£15000 per annum: Recruitment Genius: One of the largest hospitality companies...

Recruitment Genius: Electricians - Fixed Wire Testing

£28000 - £32000 per annum: Recruitment Genius: As a result of significant cont...

Recruitment Genius: Customer Service Advisor

£16575 - £19000 per annum: Recruitment Genius: An excellent opportunity is ava...

Day In a Page

Seifeddine Rezgui: What motivated a shy student to kill 38 holidaymakers in Tunisia?

Making of a killer

What motivated a shy student to kill 38 holidaymakers in Tunisia?
Ajmer: The ancient Indian metropolis chosen to be a 'smart city' where residents would just be happy to have power and running water

Residents just want water and power in a city chosen to be a ‘smart’ metropolis

The Indian Government has launched an ambitious plan to transform 100 of its crumbling cities
How to stop an asteroid hitting Earth: Would people co-operate to face down a global peril?

How to stop an asteroid hitting Earth

Would people cooperate to face a global peril?
Just one day to find €1.6bn: Greece edges nearer euro exit

One day to find €1.6bn

Greece is edging inexorably towards an exit from the euro
New 'Iron Man' augmented reality technology could help surgeons and firefighters, say scientists

'Iron Man' augmented reality technology could become reality

Holographic projections would provide extra information on objects in a person's visual field in real time
Sugary drinks 'are killing 184,000 adults around the world every year'

Sugary drinks are killing 184,000 adults around the world every year

The drinks that should be eliminated from people's diets
Pride of Place: Historians map out untold LGBT histories of locations throughout UK

Historians map out untold LGBT histories

Public are being asked to help improve the map
Lionel, Patti, Burt and The Who rock Glasto

Lionel, Patti, Burt and The Who rock Glasto

This was the year of 24-carat Golden Oldies
Paris Fashion Week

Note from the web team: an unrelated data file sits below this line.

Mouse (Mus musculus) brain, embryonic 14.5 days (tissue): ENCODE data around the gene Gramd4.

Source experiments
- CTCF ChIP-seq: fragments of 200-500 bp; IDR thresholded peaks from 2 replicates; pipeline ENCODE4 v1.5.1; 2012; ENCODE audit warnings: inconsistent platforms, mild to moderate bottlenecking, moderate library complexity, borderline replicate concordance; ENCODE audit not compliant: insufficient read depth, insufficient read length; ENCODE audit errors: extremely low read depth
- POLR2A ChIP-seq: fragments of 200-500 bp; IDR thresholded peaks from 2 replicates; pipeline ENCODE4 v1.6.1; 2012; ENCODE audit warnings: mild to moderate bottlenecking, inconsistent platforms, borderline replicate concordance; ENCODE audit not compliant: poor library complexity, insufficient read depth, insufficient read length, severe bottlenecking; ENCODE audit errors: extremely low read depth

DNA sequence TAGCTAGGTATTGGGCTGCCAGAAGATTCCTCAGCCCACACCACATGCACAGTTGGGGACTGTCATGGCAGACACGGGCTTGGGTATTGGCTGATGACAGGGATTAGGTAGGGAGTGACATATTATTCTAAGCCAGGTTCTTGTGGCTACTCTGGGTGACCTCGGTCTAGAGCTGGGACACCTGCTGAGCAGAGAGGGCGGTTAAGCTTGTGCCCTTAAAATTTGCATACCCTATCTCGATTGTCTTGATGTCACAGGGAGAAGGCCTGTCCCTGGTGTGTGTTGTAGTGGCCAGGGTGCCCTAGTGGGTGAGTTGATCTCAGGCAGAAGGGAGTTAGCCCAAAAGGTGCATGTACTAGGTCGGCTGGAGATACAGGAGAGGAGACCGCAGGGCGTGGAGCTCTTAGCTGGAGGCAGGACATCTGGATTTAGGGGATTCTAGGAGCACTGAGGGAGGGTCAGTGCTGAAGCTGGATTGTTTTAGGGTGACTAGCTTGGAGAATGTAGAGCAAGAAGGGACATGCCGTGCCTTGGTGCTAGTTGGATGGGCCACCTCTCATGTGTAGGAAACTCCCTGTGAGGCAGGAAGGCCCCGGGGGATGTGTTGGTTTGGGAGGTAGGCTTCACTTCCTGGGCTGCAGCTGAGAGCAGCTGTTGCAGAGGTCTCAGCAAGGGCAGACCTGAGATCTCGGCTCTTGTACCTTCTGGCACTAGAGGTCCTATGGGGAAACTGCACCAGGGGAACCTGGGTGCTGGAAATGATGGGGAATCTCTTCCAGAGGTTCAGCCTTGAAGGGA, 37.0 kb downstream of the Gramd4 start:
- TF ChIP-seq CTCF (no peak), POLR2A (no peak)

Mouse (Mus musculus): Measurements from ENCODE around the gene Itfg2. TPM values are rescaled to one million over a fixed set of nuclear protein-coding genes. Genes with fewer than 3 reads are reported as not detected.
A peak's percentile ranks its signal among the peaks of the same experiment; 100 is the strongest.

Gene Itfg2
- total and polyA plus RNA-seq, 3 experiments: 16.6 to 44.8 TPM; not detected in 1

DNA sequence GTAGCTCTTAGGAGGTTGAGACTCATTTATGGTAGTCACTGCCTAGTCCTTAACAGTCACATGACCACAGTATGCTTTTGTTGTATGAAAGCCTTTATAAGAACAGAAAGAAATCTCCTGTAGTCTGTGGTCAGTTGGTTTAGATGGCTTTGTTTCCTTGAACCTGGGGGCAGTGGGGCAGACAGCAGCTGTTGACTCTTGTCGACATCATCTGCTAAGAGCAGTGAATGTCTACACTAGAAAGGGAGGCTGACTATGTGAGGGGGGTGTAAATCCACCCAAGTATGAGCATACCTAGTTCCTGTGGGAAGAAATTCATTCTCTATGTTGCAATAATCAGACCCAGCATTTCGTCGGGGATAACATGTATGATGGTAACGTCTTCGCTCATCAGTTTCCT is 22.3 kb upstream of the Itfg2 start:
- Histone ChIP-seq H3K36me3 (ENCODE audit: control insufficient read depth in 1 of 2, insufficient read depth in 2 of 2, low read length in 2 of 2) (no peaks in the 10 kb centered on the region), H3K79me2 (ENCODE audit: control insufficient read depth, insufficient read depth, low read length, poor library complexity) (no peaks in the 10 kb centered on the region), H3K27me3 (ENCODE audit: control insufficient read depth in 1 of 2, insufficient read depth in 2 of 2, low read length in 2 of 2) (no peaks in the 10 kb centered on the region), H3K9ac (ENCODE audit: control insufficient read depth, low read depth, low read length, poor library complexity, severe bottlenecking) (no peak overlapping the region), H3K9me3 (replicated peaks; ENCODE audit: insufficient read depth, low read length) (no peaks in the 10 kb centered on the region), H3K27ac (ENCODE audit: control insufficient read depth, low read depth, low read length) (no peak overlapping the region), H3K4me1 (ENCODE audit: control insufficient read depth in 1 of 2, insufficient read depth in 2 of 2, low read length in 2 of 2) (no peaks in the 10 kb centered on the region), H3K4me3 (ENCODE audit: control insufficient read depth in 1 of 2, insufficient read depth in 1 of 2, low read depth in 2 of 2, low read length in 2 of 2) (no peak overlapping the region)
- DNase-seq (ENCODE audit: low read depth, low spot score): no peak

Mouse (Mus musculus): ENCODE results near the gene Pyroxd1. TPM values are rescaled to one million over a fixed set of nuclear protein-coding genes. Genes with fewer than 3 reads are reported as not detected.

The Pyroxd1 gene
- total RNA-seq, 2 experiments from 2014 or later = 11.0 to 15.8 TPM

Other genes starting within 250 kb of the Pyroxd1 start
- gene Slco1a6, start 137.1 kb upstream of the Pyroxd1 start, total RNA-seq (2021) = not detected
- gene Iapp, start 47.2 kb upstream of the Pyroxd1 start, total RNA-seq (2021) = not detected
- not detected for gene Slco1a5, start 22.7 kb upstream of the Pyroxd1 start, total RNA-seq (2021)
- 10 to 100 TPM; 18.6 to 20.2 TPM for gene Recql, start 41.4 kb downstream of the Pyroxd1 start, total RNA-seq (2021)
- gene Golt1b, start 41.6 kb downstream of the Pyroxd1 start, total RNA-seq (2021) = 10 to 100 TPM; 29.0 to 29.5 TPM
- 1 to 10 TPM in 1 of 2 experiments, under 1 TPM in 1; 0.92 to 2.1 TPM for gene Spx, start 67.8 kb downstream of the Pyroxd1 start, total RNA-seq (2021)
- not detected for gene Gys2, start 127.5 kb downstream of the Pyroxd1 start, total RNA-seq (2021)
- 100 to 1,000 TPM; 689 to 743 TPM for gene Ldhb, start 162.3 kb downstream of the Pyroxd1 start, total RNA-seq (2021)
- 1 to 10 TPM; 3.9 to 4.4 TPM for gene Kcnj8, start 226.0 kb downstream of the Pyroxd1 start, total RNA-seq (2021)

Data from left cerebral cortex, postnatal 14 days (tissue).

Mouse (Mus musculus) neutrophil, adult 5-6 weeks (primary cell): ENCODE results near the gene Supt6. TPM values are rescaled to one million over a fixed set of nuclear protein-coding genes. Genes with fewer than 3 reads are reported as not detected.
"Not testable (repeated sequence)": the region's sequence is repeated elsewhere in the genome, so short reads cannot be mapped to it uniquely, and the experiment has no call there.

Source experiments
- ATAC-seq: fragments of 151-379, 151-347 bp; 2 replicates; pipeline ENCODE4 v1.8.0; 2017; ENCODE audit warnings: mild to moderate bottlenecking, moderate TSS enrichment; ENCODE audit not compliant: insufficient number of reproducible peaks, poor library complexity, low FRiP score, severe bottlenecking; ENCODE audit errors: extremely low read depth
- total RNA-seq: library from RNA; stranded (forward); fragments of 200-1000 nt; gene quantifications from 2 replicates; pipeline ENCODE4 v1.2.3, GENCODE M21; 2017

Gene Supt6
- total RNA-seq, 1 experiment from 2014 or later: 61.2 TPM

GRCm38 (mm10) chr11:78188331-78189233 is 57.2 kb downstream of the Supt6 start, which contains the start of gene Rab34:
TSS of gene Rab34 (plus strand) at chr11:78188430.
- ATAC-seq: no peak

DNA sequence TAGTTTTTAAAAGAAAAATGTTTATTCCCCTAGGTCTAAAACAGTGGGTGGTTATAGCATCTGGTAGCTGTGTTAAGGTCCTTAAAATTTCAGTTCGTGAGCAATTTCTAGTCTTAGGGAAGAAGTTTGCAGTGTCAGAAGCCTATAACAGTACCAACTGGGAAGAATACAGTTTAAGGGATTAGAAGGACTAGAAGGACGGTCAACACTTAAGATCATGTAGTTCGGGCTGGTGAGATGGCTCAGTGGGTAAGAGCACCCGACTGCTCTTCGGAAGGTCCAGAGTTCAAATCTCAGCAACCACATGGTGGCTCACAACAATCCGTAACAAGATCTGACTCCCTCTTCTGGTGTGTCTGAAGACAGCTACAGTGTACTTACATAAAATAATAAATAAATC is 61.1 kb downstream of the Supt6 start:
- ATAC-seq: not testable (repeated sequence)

Paris Fashion Week

Thom Browne's scarecrows offer a rare beacon in commercial offerings
A year of the caliphate:

Isis, a year of the caliphate

Who can defeat the so-called 'Islamic State' – and how?
Marks and Spencer: Can a new team of designers put the spark back into the high-street brand?

Marks and Spencer

Can a new team of designers put the spark back into the high-street brand?
'We haven't invaded France': Italy's Prime Minister 'reclaims' Europe's highest peak

'We haven't invaded France'

Italy's Prime Minister 'reclaims' Europe's highest peak
Isis in Kobani: Why we ignore the worst of the massacres

Why do we ignore the worst of the massacres?

The West’s determination not to offend its Sunni allies helps Isis and puts us all at risk, says Patrick Cockburn
7/7 bombings 10 years on: Four emergency workers who saved lives recall the shocking day that 52 people were killed

Remembering 7/7 ten years on

Four emergency workers recall their memories of that day – and reveal how it's affected them ever since
Humans: Are the scientists developing robots in danger of replicating the hit Channel 4 drama?

They’re here to help

We want robots to do our drudge work, and to look enough like us for comfort. But are the scientists developing artificial intelligence in danger of replicating the TV drama Humans?